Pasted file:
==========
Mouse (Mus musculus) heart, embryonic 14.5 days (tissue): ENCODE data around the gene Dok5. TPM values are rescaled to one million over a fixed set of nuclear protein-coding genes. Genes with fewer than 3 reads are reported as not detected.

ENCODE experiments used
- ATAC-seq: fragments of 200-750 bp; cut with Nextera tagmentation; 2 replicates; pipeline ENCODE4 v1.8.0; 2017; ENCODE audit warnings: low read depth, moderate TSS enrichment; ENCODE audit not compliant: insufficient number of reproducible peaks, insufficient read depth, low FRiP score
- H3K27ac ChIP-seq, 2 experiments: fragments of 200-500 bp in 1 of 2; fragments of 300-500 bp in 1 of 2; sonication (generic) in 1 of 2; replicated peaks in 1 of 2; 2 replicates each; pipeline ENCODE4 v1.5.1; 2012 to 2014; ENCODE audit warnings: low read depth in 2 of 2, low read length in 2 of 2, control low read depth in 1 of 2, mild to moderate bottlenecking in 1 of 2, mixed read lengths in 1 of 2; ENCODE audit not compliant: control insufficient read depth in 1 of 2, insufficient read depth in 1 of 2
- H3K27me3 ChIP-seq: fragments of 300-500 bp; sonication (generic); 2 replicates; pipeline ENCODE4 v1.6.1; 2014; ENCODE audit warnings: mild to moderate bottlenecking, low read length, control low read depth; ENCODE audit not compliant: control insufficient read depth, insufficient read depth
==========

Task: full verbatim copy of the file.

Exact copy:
Mouse (Mus musculus) heart, embryonic 14.5 days (tissue): ENCODE data around the gene Dok5. TPM values are rescaled to one million over a fixed set of nuclear protein-coding genes. Genes with fewer than 3 reads are reported as not detected.

ENCODE experiments used
- ATAC-seq: fragments of 200-750 bp; cut with Nextera tagmentation; 2 replicates; pipeline ENCODE4 v1.8.0; 2017; ENCODE audit warnings: low read depth, moderate TSS enrichment; ENCODE audit not compliant: insufficient number of reproducible peaks, insufficient read depth, low FRiP score
- H3K27ac ChIP-seq, 2 experiments: fragments of 200-500 bp in 1 of 2; fragments of 300-500 bp in 1 of 2; sonication (generic) in 1 of 2; replicated peaks in 1 of 2; 2 replicates each; pipeline ENCODE4 v1.5.1; 2012 to 2014; ENCODE audit warnings: low read depth in 2 of 2, low read length in 2 of 2, control low read depth in 1 of 2, mild to moderate bottlenecking in 1 of 2, mixed read lengths in 1 of 2; ENCODE audit not compliant: control insufficient read depth in 1 of 2, insufficient read depth in 1 of 2
- H3K27me3 ChIP-seq: fragments of 300-500 bp; sonication (generic); 2 replicates; pipeline ENCODE4 v1.6.1; 2014; ENCODE audit warnings: mild to moderate bottlenecking, low read length, control low read depth; ENCODE audit not compliant: control insufficient read depth, insufficient read depth